In Matthew 19:5, Jesus says,“ A man shall leave his father and mother and be joined to his wife, and the two shall become one flesh.” The same words were spoken by our Father in Heaven in Genesis and by St. Paul in his letter to the Ephesians. I have come across several exegeses for these words, all of which lacked wisdom as far as I could tell. I believed in these words wholeheartedly. I wanted to realize this “oneness of flesh” literally, but that never happened. After a few weeks of imploring, an insight slowly evolved, the answer must be there in science. I reflected on all the scientific modalities I learned fifty years ago and consulted with a few professors who taught science. They were just as confused about their answers as I was with my questions.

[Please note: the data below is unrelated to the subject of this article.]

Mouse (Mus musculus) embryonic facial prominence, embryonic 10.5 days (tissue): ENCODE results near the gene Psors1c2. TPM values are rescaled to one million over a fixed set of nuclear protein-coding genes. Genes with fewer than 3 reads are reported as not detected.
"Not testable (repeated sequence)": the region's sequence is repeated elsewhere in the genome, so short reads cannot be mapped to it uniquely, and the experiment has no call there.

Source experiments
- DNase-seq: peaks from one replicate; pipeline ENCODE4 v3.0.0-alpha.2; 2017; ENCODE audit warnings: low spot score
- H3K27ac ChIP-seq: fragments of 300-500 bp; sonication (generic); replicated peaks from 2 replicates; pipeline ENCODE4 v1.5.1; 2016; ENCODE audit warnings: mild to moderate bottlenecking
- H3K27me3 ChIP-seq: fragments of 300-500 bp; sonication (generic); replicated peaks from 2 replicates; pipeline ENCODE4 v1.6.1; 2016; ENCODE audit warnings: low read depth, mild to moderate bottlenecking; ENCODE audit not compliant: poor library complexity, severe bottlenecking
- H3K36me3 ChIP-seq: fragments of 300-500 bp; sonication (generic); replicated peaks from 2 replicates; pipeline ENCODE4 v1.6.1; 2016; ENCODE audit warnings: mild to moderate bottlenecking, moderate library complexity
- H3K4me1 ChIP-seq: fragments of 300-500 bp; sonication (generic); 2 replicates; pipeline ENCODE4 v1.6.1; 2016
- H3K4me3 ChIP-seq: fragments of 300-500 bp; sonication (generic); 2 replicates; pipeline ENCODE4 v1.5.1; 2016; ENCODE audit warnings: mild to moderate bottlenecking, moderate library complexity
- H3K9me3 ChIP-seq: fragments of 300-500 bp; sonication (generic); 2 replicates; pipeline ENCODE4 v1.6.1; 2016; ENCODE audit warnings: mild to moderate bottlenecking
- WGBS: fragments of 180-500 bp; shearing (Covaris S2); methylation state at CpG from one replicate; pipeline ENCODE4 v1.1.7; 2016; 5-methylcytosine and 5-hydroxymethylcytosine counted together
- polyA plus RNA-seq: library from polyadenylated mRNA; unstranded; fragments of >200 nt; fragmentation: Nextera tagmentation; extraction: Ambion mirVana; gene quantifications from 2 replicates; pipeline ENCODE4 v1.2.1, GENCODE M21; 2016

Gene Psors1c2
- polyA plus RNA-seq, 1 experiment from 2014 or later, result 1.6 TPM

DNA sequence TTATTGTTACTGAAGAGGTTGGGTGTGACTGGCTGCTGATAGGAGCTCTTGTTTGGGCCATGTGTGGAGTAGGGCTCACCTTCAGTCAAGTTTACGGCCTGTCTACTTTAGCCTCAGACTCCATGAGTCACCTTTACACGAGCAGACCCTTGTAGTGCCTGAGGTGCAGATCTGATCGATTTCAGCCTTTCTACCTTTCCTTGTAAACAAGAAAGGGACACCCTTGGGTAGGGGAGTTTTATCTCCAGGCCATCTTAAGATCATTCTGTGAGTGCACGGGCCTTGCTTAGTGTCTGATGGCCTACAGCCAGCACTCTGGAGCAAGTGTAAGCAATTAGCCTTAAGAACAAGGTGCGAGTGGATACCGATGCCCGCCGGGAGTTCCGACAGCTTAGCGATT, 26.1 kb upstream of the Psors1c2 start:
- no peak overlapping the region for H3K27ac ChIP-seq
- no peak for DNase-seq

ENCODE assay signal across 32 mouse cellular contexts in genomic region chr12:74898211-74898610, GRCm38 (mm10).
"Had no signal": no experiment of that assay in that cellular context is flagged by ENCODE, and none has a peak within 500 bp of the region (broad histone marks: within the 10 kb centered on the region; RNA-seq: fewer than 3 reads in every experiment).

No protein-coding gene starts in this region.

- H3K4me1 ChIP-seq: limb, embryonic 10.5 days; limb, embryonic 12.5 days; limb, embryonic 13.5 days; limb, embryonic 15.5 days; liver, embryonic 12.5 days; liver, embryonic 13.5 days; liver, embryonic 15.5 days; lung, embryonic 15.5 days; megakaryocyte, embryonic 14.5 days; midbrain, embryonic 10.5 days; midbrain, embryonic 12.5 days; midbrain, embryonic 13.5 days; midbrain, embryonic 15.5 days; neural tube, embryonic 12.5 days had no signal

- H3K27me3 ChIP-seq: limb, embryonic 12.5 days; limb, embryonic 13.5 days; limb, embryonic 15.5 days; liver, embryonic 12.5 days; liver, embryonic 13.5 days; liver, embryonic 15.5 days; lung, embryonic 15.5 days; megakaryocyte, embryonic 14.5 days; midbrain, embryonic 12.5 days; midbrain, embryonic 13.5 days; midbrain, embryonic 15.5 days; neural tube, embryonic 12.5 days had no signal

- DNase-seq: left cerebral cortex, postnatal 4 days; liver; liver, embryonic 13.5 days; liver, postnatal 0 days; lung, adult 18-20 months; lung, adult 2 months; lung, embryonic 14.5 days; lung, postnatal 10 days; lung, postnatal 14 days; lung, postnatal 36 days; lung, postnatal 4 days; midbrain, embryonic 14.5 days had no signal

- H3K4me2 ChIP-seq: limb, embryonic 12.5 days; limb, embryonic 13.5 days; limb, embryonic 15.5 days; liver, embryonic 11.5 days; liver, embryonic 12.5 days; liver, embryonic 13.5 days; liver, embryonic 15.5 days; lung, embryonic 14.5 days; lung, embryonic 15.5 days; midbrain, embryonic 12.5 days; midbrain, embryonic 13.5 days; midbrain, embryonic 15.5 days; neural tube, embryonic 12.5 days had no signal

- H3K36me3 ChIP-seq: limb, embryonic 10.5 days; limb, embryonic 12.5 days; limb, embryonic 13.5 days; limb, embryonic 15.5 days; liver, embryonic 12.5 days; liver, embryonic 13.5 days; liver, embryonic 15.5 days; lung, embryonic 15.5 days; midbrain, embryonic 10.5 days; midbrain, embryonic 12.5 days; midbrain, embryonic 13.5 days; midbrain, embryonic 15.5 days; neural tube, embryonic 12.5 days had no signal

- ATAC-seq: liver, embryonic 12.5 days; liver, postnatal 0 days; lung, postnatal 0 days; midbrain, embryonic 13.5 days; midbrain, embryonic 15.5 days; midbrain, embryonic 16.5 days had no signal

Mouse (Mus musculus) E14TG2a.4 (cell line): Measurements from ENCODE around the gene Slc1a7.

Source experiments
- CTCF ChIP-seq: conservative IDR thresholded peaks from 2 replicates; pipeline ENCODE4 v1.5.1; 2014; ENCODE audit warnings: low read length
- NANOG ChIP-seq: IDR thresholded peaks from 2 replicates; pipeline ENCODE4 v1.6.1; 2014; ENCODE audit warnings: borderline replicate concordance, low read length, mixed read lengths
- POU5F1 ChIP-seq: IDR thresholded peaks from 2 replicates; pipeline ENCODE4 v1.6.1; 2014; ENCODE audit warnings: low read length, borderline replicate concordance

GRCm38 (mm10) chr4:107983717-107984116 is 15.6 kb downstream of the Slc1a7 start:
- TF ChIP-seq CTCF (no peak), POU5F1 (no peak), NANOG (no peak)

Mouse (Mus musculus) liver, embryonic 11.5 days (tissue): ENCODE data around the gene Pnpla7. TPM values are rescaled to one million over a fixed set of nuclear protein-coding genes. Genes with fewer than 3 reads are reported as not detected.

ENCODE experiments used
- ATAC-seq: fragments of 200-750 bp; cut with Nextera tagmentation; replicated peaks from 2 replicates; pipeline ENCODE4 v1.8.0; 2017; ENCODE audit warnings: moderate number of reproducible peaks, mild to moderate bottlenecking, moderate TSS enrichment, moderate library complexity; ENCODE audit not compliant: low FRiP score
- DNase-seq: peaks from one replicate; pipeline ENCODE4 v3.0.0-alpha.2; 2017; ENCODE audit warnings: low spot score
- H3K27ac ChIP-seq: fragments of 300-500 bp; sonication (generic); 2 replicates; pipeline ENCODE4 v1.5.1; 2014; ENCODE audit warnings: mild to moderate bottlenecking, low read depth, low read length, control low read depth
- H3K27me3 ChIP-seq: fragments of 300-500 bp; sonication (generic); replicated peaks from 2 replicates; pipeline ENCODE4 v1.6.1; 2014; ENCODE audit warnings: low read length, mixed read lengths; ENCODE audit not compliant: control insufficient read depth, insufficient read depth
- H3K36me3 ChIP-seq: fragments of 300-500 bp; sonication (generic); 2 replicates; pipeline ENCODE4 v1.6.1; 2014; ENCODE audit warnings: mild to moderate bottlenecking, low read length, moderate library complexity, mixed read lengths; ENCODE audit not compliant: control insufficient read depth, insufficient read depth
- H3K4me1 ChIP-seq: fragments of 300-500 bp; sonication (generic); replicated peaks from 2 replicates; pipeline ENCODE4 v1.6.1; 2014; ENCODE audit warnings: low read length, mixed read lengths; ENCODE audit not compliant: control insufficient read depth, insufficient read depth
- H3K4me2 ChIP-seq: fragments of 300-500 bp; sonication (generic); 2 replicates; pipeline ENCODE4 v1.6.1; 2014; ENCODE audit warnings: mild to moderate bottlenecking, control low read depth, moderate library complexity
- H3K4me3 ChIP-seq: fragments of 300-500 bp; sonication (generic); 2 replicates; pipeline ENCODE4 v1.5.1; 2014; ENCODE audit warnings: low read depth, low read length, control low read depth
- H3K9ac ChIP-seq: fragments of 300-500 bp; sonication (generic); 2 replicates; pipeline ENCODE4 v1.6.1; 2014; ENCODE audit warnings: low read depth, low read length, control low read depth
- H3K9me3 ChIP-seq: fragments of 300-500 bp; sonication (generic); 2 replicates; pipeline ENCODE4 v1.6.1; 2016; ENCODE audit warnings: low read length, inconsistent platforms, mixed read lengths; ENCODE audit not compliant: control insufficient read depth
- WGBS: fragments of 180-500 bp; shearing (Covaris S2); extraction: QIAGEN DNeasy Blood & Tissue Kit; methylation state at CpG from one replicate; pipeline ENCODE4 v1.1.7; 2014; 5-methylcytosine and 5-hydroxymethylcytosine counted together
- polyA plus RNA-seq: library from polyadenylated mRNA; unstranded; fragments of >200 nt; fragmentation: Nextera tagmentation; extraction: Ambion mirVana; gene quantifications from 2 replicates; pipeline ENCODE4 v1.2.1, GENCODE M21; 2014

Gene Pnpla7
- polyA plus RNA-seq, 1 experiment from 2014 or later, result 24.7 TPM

One morning I got up to pray, but this time my thoughts focused relentlessly on going to a library sensing that He was somehow going to point me to the book I needed to read. Within minutes of standing in the science section, I came across a book about quantum physics. I was unaware that this field of science even existed. I pulled that book out only to get an idea as to what it was about.

From then on, Jesus was not giving me straight answers to my questions but inspiring me to research modern theoretical physics and cosmology for enlightenment. I began to recognize the divine origin of these inspirations. These inspirations always involved a willful component that required me to do something in relation to them. I also began to faithfully do my utmost to exercise those willful components. That is how the writing of this book gained momentum.